All of Our Dinners [tomato and orzo soup with grilled cheese croutons]

Over the past couple of weekends, my husband and I have been poring over Ina’s cookbooks (more on this later).  This is a first for him, but not so much for me.  At one point in his perusal, he remarked, “These are all of our dinners!”

Astute observation, honey.


Our most recent Barefoot Contessa dinner was her tomato and orzo soup with grilled cheese croutons.  I first enjoyed it on a lunch date with my longtime friend Sarah, and was so pumped to find I had all the ingredients I needed (save for saffron) to make it at home.  It was on the table only two evenings later.

To make soup for 4, you will need:

3 tablespoons good olive oil
3 cups yellow onions, chopped fine (2 onions)
1 tablespoon minced garlic (3 cloves)
4 cups chicken stock, preferably homemade
1 (28-ounce) can crushed tomatoes, preferably San Marzano
Large pinch of saffron threads
Kosher salt and freshly ground black pepper
1/2 cup orzo
1/2 cup heavy cream
Grilled Cheese Croutons (see below)

In a large pot or Dutch oven, heat the olive oil over medium heat. Add the onions and cook over medium-low heat for 15 minutes, stirring occasionally, until golden brown. Add the garlic and cook for 1 more minute. Stir in the chicken stock, tomatoes, saffron, 1 tablespoon salt and 1 teaspoon pepper. Bring the soup to a boil, then lower the heat and simmer for 15 minutes.

Meanwhile, fill a medium pot with water, add 2 teaspoons salt and bring to a boil. Add the orzo and cook for 7 minutes. (It will finish cooking in the soup.) Drain the orzo and add it to the soup. Stir in the cream, return the soup to a simmer and cook for 10 more minutes, stirring frequently.

Serve hot with Grilled Cheese Croutons scattered on top.  This is a simple as making your favorite grilled cheese, and cutting it into bite-sized pieces.

Halloween Beans [frankenbeans]

Just about a month ago, I made How Sweet’s slow cooker bourbon baked beans, and they left me wanting something a little more timeless.  And then shortly after that, my new favorite book ever, How to Celebrate Everything arrived, and within the first couple of pages, out popped the classic baked beans recipe everyone needs in his or her arsenal.  She makes hers on Halloween for her great launching of the children, and we used ours in much the same vein.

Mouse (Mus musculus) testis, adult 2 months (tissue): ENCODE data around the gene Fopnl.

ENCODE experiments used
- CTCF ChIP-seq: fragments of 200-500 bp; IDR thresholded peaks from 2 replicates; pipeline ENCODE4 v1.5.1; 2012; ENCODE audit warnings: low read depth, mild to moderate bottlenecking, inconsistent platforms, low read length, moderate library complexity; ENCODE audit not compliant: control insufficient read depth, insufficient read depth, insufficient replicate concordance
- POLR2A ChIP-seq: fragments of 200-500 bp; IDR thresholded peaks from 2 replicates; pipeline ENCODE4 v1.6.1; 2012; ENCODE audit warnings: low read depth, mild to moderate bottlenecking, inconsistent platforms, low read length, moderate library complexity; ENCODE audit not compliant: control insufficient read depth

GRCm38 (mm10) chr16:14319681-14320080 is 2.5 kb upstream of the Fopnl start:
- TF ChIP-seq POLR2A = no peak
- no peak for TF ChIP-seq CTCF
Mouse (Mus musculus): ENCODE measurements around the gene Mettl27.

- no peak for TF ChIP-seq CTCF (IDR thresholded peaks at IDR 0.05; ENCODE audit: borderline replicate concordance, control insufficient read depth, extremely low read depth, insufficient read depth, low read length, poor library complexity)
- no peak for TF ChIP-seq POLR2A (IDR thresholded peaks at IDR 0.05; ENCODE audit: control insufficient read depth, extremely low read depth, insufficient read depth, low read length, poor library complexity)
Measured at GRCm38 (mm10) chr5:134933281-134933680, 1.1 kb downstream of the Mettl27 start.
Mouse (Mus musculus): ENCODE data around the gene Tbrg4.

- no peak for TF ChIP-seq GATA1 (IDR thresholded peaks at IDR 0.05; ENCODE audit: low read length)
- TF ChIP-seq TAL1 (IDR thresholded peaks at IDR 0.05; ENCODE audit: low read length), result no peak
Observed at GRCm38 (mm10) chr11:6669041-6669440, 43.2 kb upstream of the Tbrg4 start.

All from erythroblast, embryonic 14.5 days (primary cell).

I followed Jenny’s recipe in terms of ingredients, but took her oven baked beans to the stove top.  She calls for these to sit in the oven for 5 hours, which sounds so dreamy, but I wasn’t going to be home for 5 straight hours on Halloween.*  As you can read in the recipe below I kept my pot on the stove all day, turning it on and off as I came and went.

These are a classic, and a new Halloween staple in our house, to be sure.

To make beans for 4-6 people, you will need:

  • 1 lb. dry navy beans
  • small onion, chopped
  • 1/2 C maple syrup (the real stuff, please)
  • 1/4 C ketchup (why yes, I did use this)
  • 2 T apple cider vinegar
  • 2 T light brown sugar, packed
  • 2 T spicy brown mustard
  • 2 T molasses
  • 2 tsp kosher salt
  • 1/4 tsp pepper
  • 1 thick strip bacon
  • boiling water
  • 4 hot dogs, cut into rounds

At least one day before you need the beans: Soak beans overnight (cover with water in a pot and leave them on your counter).

This next step can be done the day before, or the day of: Bring water to a boil and let beans cook till tender, about 1 hour.  Drain.  If you’re not using them right away, put them in a container, seal it tightly, and refrigerate till you need ’em.